22 February 2011
You should have a basic knowledge of the Flash Professional user interface and a basic knowledge of working with FLA files. Certain features, such as H.264 codec support, are available only in Flash Player 9.0.115 and later.
One of the most important concepts to grasp when you're starting out is the way you deliver your video. By default, video delivered to Adobe Flash Player downloads progressively into the browser's cache, similar to the way images download when you view any website containing graphics. You can also stream video to Flash Player by adding a streaming server to the mix. Understanding these delivery method differences will save you some confusion along the way.
Flash CS5 Professional lets you deliver on-demand video in the following ways:
Live video requires streaming. For more information, see Detailed comparison of delivery options.
Since the introduction of Macromedia Flash MX and Flash Player 6, multimedia developers have been able to embed video within SWF files by importing video and placing it on the Timeline in the Flash authoring tool. When the SWF file is published, the video is fully contained in that file. This approach requires only a normal web server to deliver the video.
However, embedded video is recommended only when you want visitors who have Flash Player 5 or earlier to be able to view your video, or when you must have one single file that encapsulates the video and the content, or when your video clip is under five seconds long. In all other cases, embedded video is not recommended.
There are some benefits to using embedded video, such as the ability to see the individual video frames on the Flash Timeline and create overlays and interactions with the aid of the Flash design tools.
However, embedded video has some limitations:
Therefore, the embedded-video approach is recommended only in specific cases as described above; and even in those cases, you should use it only when you want to deploy very short clips of video, when the quality of that video is not very important, and when the video content is unlikely to change very often.
Flash Player 7 introduced a new technique called progressive download, which enables developers to use ActionScript commands to feed external video files into a SWF file and play them back at runtime. More specifically, you can use the netConnection and netStream objects in ActionScript to set the video file to play back, and to control the Play, Pause, Seek (to a timecode), and Close behaviors and the buffer time and size for a given video file.
In this method, the video content (FLV or MPEG-4 file) is kept external to the other content and the video playback controls. Because of this, it's relatively easy to add or change content without republishing the SWF file.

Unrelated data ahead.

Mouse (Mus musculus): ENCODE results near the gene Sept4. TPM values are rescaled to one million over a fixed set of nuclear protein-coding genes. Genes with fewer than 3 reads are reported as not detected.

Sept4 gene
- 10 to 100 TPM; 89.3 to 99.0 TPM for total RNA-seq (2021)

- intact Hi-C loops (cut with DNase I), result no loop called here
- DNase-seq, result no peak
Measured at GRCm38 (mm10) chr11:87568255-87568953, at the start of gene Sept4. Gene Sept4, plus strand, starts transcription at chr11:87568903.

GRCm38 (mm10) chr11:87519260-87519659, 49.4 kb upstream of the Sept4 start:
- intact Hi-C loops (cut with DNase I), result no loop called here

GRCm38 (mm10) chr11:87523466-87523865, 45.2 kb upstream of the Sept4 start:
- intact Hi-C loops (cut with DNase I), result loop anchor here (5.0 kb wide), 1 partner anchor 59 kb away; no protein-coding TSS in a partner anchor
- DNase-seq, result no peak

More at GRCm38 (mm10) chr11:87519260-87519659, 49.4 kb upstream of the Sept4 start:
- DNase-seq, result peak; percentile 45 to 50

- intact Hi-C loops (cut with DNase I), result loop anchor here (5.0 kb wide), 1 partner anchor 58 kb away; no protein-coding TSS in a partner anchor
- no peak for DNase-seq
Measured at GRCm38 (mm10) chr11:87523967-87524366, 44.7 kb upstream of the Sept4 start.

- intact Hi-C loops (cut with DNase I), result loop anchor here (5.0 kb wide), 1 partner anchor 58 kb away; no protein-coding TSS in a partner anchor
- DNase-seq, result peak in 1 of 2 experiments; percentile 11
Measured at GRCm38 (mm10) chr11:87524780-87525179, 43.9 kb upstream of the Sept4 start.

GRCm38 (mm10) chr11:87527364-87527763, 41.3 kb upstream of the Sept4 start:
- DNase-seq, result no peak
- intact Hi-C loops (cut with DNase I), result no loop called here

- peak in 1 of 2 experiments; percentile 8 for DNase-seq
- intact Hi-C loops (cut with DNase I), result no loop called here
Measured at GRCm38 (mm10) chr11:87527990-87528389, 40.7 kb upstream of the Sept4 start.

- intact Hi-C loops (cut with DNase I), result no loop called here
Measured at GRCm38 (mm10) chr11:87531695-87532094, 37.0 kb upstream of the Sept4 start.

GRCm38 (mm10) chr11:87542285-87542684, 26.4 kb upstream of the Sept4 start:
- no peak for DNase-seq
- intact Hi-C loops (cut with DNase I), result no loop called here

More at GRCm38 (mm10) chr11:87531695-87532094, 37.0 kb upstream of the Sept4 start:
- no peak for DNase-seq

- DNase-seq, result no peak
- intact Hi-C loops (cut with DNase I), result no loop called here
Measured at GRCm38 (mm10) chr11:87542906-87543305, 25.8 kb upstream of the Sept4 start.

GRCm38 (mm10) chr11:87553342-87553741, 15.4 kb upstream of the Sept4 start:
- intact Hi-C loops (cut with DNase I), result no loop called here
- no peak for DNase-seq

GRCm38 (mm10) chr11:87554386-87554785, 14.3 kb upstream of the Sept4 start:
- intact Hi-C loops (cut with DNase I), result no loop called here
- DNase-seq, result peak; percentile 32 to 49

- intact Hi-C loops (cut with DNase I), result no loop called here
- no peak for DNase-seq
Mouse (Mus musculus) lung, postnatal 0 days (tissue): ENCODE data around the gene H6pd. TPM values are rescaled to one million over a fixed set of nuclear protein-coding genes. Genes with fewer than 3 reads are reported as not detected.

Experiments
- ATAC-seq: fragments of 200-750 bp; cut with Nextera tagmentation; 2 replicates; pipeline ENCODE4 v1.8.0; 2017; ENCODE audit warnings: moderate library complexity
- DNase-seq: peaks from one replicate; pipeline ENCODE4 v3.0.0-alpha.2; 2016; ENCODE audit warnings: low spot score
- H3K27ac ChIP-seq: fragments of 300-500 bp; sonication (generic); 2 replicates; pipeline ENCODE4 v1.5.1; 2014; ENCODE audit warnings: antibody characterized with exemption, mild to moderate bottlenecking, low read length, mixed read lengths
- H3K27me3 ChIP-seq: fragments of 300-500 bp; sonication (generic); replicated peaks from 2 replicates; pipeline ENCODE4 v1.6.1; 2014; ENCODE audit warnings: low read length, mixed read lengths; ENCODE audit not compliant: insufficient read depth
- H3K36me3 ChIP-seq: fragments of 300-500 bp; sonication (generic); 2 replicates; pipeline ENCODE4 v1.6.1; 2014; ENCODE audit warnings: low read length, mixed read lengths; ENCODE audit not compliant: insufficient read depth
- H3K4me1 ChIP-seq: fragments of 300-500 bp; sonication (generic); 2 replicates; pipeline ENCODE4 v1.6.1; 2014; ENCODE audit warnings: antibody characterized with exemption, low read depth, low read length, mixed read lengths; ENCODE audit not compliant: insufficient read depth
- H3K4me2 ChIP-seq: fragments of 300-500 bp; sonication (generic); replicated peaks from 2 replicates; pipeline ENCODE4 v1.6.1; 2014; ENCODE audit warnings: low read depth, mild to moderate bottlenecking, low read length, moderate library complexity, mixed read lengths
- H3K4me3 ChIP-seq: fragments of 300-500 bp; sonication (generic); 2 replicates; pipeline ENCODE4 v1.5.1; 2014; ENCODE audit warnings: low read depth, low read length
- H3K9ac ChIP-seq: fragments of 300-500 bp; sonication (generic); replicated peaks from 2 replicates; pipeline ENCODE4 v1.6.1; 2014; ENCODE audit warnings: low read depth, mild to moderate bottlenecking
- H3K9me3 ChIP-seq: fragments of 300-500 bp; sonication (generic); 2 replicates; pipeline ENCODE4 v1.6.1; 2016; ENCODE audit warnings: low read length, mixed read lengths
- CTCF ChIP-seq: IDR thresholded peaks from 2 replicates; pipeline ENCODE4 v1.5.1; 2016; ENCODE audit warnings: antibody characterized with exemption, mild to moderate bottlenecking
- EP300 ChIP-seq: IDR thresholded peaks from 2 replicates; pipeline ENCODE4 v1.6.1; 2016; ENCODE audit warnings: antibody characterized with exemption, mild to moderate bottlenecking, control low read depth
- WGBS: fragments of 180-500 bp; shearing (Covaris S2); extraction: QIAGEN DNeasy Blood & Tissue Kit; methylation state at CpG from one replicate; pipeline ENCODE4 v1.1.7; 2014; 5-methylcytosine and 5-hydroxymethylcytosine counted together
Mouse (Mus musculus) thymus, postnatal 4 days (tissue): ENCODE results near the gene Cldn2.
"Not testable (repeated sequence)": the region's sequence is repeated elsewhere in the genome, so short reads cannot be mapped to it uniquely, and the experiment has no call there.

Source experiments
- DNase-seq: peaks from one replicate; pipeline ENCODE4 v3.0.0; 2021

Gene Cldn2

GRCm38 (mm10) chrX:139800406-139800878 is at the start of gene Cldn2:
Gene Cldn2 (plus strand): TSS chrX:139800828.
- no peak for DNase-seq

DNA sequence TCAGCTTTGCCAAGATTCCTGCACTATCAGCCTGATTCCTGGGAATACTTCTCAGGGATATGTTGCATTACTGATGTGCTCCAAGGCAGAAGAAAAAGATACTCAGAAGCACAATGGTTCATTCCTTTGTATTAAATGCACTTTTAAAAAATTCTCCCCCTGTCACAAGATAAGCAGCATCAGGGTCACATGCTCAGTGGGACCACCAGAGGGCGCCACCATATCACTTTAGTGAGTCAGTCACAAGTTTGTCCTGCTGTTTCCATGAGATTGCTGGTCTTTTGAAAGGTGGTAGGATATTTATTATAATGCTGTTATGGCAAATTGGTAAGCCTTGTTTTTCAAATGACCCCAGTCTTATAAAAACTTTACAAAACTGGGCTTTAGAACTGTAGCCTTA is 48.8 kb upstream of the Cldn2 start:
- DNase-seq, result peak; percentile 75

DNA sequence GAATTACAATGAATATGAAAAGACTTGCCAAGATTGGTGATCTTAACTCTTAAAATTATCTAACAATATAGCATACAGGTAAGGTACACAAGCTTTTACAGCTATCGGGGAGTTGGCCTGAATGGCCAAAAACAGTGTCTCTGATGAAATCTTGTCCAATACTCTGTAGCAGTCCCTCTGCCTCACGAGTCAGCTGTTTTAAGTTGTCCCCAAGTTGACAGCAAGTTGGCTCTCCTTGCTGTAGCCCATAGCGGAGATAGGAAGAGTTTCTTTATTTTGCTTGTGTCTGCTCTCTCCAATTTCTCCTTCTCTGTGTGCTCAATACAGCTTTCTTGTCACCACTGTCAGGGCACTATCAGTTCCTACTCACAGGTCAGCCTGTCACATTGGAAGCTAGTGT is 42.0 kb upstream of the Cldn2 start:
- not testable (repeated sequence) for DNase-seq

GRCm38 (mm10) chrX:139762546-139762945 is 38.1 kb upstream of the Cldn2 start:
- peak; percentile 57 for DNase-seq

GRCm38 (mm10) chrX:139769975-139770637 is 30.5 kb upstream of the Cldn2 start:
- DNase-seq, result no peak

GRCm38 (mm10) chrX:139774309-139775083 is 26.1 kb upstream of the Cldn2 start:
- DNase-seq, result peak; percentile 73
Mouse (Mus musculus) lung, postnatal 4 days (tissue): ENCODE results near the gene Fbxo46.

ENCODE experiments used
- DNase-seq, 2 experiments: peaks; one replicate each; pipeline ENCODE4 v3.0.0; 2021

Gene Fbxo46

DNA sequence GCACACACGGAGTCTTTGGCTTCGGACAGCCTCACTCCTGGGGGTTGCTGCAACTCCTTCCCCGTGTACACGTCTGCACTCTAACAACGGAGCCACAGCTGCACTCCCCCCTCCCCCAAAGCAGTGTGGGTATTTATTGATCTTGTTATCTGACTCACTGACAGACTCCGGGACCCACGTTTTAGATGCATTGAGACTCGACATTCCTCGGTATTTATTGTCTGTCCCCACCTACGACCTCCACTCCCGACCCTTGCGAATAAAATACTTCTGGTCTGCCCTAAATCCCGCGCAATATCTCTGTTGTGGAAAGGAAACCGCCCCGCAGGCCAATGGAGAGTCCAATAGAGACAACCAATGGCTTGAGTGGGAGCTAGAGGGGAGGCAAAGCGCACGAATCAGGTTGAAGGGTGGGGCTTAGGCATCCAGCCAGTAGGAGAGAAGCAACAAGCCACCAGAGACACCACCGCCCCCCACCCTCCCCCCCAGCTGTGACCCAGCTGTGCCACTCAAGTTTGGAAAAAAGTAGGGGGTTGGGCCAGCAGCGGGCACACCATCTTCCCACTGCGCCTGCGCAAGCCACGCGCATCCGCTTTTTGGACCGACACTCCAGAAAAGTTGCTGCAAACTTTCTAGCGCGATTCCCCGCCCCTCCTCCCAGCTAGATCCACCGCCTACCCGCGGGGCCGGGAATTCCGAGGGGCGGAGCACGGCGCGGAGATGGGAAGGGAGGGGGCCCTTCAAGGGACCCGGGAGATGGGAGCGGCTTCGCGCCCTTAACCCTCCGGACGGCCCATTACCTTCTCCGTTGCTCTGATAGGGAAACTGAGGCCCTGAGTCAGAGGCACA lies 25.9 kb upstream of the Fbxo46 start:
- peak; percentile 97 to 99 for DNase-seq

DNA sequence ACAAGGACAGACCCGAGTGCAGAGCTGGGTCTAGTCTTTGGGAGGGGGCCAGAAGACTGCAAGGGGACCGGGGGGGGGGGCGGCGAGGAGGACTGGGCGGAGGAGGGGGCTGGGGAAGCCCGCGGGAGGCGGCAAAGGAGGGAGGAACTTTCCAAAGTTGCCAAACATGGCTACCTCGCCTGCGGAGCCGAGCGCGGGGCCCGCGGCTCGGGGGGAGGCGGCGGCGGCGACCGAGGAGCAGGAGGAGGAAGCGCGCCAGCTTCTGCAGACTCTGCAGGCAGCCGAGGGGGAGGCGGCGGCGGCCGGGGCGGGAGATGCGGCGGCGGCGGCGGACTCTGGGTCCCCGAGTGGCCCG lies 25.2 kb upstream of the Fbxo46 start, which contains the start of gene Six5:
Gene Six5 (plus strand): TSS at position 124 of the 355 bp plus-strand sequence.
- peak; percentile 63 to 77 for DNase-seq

Flash Professional (starting with Flash MX Professional 2004) also includes video components that you can use to quickly add a full-featured video playback control to your Flash project. In Flash Professional CS5, the FLVPlayback component provides support for both progressive download and streaming video files as well as expanded support for dynamic streaming with the Flash Media Server. This component is easy to "skin" or customize, so that you can make your video player match your site design. See Skinning the ActionScript 3 FLVPlayback component for more details.
Flash Professional CS5 includes the new Code Snippets panel which contains basic ActionScript commands that can be applied to an FLVPlayback component instance without writing the code from scratch. The code snippets can be used with the ActionScript 3 video component.
Using external progressive video files has the following advantages over using embedded video:
Note: A video file will always download progressively when loaded directly from the server; it is delivered through an HTTP request just like a normal web page or any other downloadable document. Flash Media Server is required to have the option of streaming the file.
The most complete, consistent, and robust delivery option is to stream video and audio files from a server running Flash Media Server. In streaming, each client opens a persistent connection back to the video server, and there is a tight relationship between the video being delivered and the client interaction. This approach lets you deliver features such as bandwidth detection to serve up the right size video, quality of service metrics, detailed tracking and reporting statistics, and a whole range of interactive features along with the video experience.